Canoe Freestyle is a white-water Canoe Discipline where the paddler performs a range of acrobatic tricks and manoeuvres on a river feature such as a wave or hole.

Canoe Freestyle, also referred to as Play-boating, is enjoyed by many as a recreational sport.

At the top level athlete Walt Blackader is perhaps single-handedly responsible for the emergence of the Canoe Freestyle discipline. In 1968 Walt, an avid sports-man developed his own techniques for entering rapids sideways and backwards.

He and his friends went on to make especially nimble fibreglass kayaks and many other kayakers followed Blackader’s lead. The new Canoe sport grew into what was initially known as Rodeo.

http://www.canoeicf.com/icf/Aboutoursport/Canoe-Freestyle.html

Along with the 1980s and the emergence of other extreme, freestyle sports such as snowboarding, wakeboarding and skating, came a rise in popularity in the recreational level of Canoe Freestyle.

Eric Jackson of Rock Island, TN, and owner of Jackson Kayaks, performs an “entry move”
during a run at the 2012 ICF Canoe Freestyle World Cup Final on the Nantahala River.
Photo by Steven McBride.

The competitive side of the sport was popularised in the 1990s. But it is really in the last decade that the sport has exploded and that’s mainly due to the incredible developments in boat design.

Many Canoe Freestyle athletes are now in the business, designing boats for athletes and play-boaters around the world. Most notably is US-based Jackson Kayak, headed by Eric Jackson; four-time Canoe Freestyle World Champion and USA Canoe Slalom National Champion in 1990. Jackson Kayak is just one company that has produced the smaller more manoeuvrable boats that we see on the Field of Play today.

Athletes participate in competitions both nationally and internationally. The sport is constantly moving forward with paddlers with new spectacular moves emerging at each competition, every year

Freestyles accepted into the ICF

In 2006 the ICF welcomed Canoe Freestyle as one of its official disciplines. The first official ICF Canoe Freestyle World Championships took place on the Ottawa River, Canada, in 2007. The first World Cup series was held a year later in Prague (CZE), Augsburg (GER), Thun (SUI). World Championships are held every even year, just as the World Cup Series takes place every odd year. http://www.canoeicf.com/icf/Aboutoursport/Canoe-Freestyle.html

In 2012 Freestyle Kayaking was showcased at the London Olympic Games an event that is hoped to continue and evolve into becoming a recognised Olympic Event

This year Australia has taken 9 Athletes to 2013 ICF World Freestyle Championships currently being held in Nantahala Gorge 2nd- 8th September 2013-09-02, where they will compete for a podium place against fierce competition from Athletes around the world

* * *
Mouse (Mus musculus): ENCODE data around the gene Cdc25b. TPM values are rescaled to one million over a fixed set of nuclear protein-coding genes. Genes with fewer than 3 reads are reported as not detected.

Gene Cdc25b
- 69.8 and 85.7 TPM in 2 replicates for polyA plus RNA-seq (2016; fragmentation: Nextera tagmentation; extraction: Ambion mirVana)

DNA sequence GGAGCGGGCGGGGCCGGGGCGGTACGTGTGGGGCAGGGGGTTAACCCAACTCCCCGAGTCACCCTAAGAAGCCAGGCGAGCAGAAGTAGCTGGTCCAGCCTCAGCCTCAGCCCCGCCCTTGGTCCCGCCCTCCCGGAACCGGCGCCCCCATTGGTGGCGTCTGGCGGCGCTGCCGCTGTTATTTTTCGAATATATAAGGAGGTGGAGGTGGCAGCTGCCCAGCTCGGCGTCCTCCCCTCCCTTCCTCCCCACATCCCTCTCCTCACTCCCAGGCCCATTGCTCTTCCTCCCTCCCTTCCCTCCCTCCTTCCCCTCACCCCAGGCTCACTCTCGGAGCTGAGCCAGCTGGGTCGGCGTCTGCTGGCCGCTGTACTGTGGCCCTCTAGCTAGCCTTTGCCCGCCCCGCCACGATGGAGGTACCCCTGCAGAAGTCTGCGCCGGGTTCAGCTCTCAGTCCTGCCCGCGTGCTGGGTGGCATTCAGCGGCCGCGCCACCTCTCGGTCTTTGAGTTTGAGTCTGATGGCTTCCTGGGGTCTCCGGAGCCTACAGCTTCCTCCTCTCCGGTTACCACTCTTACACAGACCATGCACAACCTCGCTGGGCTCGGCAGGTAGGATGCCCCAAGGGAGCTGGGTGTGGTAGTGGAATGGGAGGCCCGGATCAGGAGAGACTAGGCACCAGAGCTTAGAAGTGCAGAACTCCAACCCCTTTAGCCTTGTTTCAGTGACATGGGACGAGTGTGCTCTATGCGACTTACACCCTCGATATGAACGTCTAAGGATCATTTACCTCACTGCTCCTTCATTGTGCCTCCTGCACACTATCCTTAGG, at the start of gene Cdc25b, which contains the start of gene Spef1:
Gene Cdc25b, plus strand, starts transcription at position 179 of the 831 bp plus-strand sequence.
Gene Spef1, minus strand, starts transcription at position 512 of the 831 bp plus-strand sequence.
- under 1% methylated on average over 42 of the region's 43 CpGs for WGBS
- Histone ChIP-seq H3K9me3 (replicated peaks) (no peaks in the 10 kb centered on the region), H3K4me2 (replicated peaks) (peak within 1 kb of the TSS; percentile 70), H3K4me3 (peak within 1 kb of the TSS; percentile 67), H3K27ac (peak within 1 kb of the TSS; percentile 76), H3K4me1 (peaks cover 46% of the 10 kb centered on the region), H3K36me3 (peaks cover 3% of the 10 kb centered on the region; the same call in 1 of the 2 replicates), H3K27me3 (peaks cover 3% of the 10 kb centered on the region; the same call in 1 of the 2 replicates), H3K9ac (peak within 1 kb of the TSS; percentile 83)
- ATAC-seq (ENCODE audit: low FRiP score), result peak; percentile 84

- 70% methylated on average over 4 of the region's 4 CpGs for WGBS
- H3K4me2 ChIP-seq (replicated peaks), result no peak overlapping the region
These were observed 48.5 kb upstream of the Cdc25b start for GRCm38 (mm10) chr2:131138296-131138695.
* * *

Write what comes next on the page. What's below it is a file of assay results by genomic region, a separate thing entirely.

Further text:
Canoe Freestyle competitions are held on stationary features on rivers, in particular standing waves (which may be breaking or partially breaking), ‘holes’ and ‘stoppers’, where water flows back on itself creating a retentive feature (these are often formed at the bottom of small drops or weirs), or eddy lines (the boundary between slow moving water at the rivers' edge, and faster water)

The Moves

In ICF competitions, athletes have a set time to perform as many different moves as possible, and they can score additional points for style. Finals are always judged over three runs of 45 seconds each and the moves throughout each competition fall into three categories: Entry Moves, Basic Moves, and fun Bonus moves.

The moves and tricks are similar to those seen from Freestyle snowboarders, surfers and skaters, where the athlete completes spins, flips, turns and more. What’s more with today’s boats, athletes can get the kayak completely airborne while performing tricks.

There are nearly 30 different moves, including the 180-pointer Helix (a 360° spin with at least 180° of which the boat must be inverted. The boat must also be aerial at some point of the inverted part of the move) and the 10-pointer Spin (a 360° rotation of the boat at a 0°-45° vertical angle). Other colourfully named moves are the Roundhouse, the Phonics Monkey, the McNasty and the Donkey Flip.

All around the world, a handful of big water paddlers have played an important role in the development of the sport. Because of the internet and the possibility of fast and cheap distribution of freestyle videos, new tricks are transmitted around the world in no time and kayakers everywhere can attempt to imitate them and develop them even further. It’s because of this that Canoe Freestyle is such an evolving sport.

For a full list of moves and more information click

http://www.freestylekayaking2013.com/whatsKayaking.html